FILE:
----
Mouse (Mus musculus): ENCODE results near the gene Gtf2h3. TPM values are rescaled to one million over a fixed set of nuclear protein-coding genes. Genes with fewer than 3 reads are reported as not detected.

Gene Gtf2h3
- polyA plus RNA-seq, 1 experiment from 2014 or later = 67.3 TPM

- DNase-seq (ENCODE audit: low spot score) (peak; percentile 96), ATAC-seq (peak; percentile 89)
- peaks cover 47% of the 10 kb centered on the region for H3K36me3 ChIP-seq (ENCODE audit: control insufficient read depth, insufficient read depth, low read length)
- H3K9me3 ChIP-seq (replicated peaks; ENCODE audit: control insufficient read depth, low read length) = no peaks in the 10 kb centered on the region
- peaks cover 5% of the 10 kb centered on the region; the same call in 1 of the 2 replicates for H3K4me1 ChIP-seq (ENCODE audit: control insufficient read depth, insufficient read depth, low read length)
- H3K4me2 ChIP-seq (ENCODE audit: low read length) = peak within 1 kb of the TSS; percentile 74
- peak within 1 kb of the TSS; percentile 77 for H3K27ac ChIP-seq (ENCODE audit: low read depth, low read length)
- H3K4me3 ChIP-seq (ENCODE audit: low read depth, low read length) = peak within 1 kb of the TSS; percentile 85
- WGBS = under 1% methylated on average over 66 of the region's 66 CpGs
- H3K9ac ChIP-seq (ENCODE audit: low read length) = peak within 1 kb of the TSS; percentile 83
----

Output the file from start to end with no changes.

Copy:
Mouse (Mus musculus): ENCODE results near the gene Gtf2h3. TPM values are rescaled to one million over a fixed set of nuclear protein-coding genes. Genes with fewer than 3 reads are reported as not detected.

Gene Gtf2h3
- polyA plus RNA-seq, 1 experiment from 2014 or later = 67.3 TPM

- DNase-seq (ENCODE audit: low spot score) (peak; percentile 96), ATAC-seq (peak; percentile 89)
- peaks cover 47% of the 10 kb centered on the region for H3K36me3 ChIP-seq (ENCODE audit: control insufficient read depth, insufficient read depth, low read length)
- H3K9me3 ChIP-seq (replicated peaks; ENCODE audit: control insufficient read depth, low read length) = no peaks in the 10 kb centered on the region
- peaks cover 5% of the 10 kb centered on the region; the same call in 1 of the 2 replicates for H3K4me1 ChIP-seq (ENCODE audit: control insufficient read depth, insufficient read depth, low read length)
- H3K4me2 ChIP-seq (ENCODE audit: low read length) = peak within 1 kb of the TSS; percentile 74
- peak within 1 kb of the TSS; percentile 77 for H3K27ac ChIP-seq (ENCODE audit: low read depth, low read length)
- H3K4me3 ChIP-seq (ENCODE audit: low read depth, low read length) = peak within 1 kb of the TSS; percentile 85
- WGBS = under 1% methylated on average over 66 of the region's 66 CpGs
- H3K9ac ChIP-seq (ENCODE audit: low read length) = peak within 1 kb of the TSS; percentile 83